Thursday, October 02, 2003

The "War" Between the White House and the CIA  

I posted this letter to a friend. The only thing I would add, is that the "outing" of Valerie Plame as a CIA operative, by someone in the White House was the final humiliation for the CIA. Number one, it shows such a lack of respect for that agency, and the almost complete contempt the White House shows for the CIA. It did no good for the CIA to bend over in order to manipulate intelligence so that the White House could have its war in Iraq. Valerie Plame and interagency operations are the ones who paid for it.

The White House would have never had the balls to out a CIA operative, if the CIA had stood firm in its intelligence reports. Screw you, you don't get your war, in other words. But the CIA did not stand firm, and the White House, in thanks, pissed on them again by outing Plame.

The CIA is growing its balls back, and look out. Here is my letter:


I think the CIA was pressured to comform to the war wishes of this administration, as evidenced in this Walter Pincus article in the Wash. Post. CIA officers are career people, and there is a lot of pride in their work. They are not political appointees, advancing certain ideology. But what you have under Bush is ideology colliding with actual intelligence gathered by the CIA. What won out, is ideology, for now.

There is also this story, published in the Nation way back on October 10, 2002, detailing the schizoid split, if you will, within the CIA. I think they were being pulled in one direction by the idealogues, while their intelligence actually supported another direction. The final humiliation was the attempt to blame Tenet for the 16 words uttered in the State of the Union Speech. That's when Tenet, according to 'C' on Daily Kos, took off the gloves.

Other articles of note: one by KAREN KWIATOWSKI , a retired Air Force colonel, who in her last three years, worked in the Office of the Secretary of Defence's Under-Secretariat for Policy. She said:

3. Groupthink. Defined as "reasoning or decision-making by a group, often characterized by uncritical acceptance or conformity to prevailing points of view," groupthink was, and probably remains, the predominant characteristic of Pentagon Middle East policy development. The result of groupthink is the elevation of opinion into a kind of accepted fact, and uncritical acceptance of extremely narrow and isolated points of view. Groupthink leading to invasion and occupation of Iraq will be found, I believe, to have caused a subversion of constitutional limits on executive power and a co-optation through deceit of a large segment of the Congress.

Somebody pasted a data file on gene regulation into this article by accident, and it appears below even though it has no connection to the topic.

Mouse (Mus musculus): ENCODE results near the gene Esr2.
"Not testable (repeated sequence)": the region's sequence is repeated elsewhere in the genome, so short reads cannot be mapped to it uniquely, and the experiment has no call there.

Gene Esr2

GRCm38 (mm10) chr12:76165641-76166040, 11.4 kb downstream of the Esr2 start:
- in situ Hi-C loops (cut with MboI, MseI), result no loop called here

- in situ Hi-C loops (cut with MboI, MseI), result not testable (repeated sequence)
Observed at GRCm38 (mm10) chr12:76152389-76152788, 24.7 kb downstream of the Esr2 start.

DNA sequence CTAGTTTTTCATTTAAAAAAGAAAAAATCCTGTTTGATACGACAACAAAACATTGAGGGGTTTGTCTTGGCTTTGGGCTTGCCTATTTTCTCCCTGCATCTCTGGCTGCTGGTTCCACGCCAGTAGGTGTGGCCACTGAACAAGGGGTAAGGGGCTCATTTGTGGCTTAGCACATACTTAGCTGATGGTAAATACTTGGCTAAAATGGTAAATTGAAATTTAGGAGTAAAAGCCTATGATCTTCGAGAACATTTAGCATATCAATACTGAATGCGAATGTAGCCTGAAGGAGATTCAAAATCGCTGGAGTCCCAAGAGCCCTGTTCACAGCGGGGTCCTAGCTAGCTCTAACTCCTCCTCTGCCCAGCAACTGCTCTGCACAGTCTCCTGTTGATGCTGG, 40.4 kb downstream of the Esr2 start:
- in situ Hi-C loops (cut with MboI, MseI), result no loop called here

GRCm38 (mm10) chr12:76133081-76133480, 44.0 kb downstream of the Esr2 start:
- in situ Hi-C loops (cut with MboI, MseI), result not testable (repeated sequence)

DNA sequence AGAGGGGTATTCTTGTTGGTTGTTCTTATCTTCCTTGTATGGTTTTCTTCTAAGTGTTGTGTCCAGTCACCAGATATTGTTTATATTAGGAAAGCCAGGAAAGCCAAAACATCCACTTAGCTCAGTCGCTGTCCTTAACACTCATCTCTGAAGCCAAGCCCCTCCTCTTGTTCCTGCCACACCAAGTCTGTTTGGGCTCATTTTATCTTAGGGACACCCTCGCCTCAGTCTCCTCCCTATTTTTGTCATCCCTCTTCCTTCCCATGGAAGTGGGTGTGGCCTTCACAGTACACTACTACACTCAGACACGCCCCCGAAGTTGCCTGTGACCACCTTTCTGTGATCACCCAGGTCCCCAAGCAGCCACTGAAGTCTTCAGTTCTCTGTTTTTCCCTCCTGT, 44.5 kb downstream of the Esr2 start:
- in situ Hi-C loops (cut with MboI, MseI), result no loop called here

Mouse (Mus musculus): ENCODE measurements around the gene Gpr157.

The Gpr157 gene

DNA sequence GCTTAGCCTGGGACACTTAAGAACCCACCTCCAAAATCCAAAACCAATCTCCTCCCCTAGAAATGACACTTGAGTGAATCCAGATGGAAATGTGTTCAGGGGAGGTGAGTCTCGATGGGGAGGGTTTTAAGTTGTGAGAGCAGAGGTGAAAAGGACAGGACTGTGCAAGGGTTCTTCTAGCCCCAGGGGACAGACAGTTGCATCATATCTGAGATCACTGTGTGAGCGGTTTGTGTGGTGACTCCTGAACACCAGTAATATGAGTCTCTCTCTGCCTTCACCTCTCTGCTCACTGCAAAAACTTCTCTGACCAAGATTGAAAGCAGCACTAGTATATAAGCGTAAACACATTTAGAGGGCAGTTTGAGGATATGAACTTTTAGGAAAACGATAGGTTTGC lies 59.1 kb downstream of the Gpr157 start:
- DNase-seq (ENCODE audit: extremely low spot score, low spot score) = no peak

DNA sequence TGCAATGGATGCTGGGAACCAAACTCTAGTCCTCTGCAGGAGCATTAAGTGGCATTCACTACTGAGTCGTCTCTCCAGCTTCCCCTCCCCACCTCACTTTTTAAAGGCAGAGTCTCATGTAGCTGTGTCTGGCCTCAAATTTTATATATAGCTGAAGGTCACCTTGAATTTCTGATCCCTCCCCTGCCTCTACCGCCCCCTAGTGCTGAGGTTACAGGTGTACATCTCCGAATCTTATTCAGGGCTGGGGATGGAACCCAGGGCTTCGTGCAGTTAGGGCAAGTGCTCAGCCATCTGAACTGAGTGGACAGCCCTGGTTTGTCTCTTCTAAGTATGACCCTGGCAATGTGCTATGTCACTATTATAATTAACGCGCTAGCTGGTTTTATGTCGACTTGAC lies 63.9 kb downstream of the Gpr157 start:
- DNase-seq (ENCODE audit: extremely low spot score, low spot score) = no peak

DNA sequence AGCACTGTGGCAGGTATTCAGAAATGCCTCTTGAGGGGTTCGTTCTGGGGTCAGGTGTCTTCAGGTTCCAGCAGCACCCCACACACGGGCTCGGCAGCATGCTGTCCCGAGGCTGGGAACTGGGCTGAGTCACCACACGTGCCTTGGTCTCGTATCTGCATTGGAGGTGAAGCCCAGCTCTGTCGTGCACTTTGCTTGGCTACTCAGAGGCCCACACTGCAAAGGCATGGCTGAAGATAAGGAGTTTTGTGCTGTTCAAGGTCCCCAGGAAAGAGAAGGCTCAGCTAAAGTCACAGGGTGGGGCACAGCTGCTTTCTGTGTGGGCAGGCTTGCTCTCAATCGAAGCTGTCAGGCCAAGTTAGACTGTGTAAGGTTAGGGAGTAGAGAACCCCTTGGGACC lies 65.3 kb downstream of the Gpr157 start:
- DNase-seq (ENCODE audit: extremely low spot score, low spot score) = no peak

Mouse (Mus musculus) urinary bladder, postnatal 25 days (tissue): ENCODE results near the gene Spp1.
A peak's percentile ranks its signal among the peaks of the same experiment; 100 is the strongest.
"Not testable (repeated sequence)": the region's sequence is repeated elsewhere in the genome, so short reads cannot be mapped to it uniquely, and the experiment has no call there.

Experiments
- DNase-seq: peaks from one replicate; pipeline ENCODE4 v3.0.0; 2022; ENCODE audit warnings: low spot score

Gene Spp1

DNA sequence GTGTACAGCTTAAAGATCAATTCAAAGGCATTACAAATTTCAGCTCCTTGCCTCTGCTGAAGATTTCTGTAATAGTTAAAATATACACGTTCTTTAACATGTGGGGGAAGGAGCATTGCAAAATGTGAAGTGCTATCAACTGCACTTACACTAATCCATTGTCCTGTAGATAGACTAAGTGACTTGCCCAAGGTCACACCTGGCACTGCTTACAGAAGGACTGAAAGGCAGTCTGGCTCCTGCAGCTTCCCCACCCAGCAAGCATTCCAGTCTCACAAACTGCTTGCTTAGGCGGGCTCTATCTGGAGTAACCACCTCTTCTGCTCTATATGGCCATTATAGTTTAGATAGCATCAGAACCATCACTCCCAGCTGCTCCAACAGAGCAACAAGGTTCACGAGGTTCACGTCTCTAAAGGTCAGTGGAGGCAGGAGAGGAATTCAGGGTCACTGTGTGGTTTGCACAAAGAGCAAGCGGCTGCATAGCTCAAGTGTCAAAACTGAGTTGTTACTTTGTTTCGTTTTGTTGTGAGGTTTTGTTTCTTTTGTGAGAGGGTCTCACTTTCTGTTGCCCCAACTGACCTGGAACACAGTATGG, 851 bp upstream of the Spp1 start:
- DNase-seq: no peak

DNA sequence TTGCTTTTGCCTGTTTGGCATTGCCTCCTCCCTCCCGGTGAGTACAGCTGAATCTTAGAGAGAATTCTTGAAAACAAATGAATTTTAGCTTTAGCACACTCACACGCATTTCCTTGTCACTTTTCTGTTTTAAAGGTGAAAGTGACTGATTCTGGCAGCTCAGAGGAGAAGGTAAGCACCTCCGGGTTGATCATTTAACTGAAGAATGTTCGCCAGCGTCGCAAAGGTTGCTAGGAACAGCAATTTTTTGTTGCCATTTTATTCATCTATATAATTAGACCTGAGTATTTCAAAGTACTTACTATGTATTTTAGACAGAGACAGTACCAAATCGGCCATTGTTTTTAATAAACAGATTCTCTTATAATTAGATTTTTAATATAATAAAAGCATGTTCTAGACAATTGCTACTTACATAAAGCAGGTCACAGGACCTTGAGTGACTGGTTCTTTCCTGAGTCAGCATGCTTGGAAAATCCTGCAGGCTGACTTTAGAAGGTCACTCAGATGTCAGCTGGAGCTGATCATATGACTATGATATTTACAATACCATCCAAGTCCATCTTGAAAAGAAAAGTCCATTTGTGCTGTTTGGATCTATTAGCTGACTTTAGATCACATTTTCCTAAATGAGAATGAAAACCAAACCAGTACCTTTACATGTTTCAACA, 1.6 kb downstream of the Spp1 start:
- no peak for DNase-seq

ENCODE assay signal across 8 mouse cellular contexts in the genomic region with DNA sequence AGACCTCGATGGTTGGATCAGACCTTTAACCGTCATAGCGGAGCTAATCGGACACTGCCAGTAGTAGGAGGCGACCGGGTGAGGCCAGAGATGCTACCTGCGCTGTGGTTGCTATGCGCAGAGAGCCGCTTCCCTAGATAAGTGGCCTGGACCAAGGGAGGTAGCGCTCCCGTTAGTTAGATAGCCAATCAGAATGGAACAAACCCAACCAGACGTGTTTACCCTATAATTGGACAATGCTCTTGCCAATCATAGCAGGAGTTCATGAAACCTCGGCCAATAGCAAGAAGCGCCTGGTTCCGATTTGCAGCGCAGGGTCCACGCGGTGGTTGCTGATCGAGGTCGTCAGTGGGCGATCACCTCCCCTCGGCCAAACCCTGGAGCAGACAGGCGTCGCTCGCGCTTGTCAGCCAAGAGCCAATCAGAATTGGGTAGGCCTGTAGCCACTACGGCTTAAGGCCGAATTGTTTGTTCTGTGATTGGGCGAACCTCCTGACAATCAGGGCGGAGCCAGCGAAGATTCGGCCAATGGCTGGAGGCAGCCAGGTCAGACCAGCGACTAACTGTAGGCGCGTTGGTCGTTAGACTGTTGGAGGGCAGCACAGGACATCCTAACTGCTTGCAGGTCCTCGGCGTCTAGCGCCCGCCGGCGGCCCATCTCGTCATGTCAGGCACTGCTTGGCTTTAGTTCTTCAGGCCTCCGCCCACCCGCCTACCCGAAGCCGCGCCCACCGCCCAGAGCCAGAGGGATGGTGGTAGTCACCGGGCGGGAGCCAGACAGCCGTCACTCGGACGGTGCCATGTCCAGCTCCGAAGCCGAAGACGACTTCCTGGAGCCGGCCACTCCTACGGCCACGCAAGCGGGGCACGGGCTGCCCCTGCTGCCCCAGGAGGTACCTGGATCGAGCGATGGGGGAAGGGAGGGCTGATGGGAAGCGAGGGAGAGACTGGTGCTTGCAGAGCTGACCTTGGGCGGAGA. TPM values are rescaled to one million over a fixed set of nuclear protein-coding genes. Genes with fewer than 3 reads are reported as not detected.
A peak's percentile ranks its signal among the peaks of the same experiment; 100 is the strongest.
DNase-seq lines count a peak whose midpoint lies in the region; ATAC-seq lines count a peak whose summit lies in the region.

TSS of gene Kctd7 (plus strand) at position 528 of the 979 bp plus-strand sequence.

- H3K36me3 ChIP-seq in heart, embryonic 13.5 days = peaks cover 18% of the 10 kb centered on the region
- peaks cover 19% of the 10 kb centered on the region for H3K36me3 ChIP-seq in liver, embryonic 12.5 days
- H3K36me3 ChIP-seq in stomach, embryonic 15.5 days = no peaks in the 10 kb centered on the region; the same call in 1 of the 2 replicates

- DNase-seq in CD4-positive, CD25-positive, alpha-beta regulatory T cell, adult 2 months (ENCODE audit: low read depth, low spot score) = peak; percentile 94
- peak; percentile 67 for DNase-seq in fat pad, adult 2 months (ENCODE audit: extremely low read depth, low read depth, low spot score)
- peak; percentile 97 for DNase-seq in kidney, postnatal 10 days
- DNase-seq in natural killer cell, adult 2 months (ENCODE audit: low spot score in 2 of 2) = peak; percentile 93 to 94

Based on groupthink, actual intelligence was subverted, and the CIA intelligence officers were swept along in this, much to their dismay. Now the CIA is finding a way to weild its power in the Plame Affair.

Also a hint of things to come was this letter to the White House from retired CIA officers, who called themselves the Veteran Intelligence Professionals for Sanity, letter dated May 1:

On October 4, 2002, a week before Congress voted on the war resolution, the National Intelligence Council, an interagency body under the CIA Director as head of the entire Intelligence Community, published an unclassified version of a memorandum that had been briefed to Congressmen and Senators over the previous weeks.

Among the key judgments: “Most analysts assess Iraq is reconstituting its nuclear weapons program.”

The clumsy clause conceals a crass cave-in. The preponderant view, then as now, among nuclear scientists and engineers of the Intelligence Community and the Department of Energy’s national laboratories is that Iraq had not been able to reconstitute in any significant way the nuclear development program dismantled by UN inspectors prior to 1998. The conclusions of the vast majority of analysts dovetailed with the findings repeatedly presented to the UN by International Atomic Energy Agency Director Mohamed ElBaradei and his inspectors after their inspection work at the turn of the year; i. e., that Iraq had no nuclear program worthy of the name.

It's my view 'J', that we aren't the only ones who desire a regime change at home. I'm betting that the CIA resents how it was manipulated to back the invasion of Iraq, and now they are beginning to weild their political muscle. Good for them.